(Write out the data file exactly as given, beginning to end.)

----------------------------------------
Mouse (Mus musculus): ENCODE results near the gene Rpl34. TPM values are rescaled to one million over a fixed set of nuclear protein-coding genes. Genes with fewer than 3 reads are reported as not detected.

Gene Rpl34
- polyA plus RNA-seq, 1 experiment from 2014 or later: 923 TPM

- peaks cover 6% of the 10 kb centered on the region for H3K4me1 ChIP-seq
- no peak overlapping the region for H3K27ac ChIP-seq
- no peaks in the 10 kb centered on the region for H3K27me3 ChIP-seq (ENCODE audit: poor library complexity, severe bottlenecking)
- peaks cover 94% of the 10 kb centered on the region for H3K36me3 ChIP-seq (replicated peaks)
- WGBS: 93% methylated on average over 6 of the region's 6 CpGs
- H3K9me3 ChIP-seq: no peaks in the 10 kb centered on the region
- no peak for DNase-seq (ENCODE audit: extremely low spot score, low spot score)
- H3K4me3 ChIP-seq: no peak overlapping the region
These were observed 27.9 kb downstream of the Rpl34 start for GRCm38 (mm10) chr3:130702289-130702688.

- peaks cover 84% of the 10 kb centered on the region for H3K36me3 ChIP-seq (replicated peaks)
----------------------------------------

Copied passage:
Mouse (Mus musculus): ENCODE results near the gene Rpl34. TPM values are rescaled to one million over a fixed set of nuclear protein-coding genes. Genes with fewer than 3 reads are reported as not detected.

Gene Rpl34
- polyA plus RNA-seq, 1 experiment from 2014 or later: 923 TPM

- peaks cover 6% of the 10 kb centered on the region for H3K4me1 ChIP-seq
- no peak overlapping the region for H3K27ac ChIP-seq
- no peaks in the 10 kb centered on the region for H3K27me3 ChIP-seq (ENCODE audit: poor library complexity, severe bottlenecking)
- peaks cover 94% of the 10 kb centered on the region for H3K36me3 ChIP-seq (replicated peaks)
- WGBS: 93% methylated on average over 6 of the region's 6 CpGs
- H3K9me3 ChIP-seq: no peaks in the 10 kb centered on the region
- no peak for DNase-seq (ENCODE audit: extremely low spot score, low spot score)
- H3K4me3 ChIP-seq: no peak overlapping the region
These were observed 27.9 kb downstream of the Rpl34 start for GRCm38 (mm10) chr3:130702289-130702688.

- peaks cover 84% of the 10 kb centered on the region for H3K36me3 ChIP-seq (replicated peaks)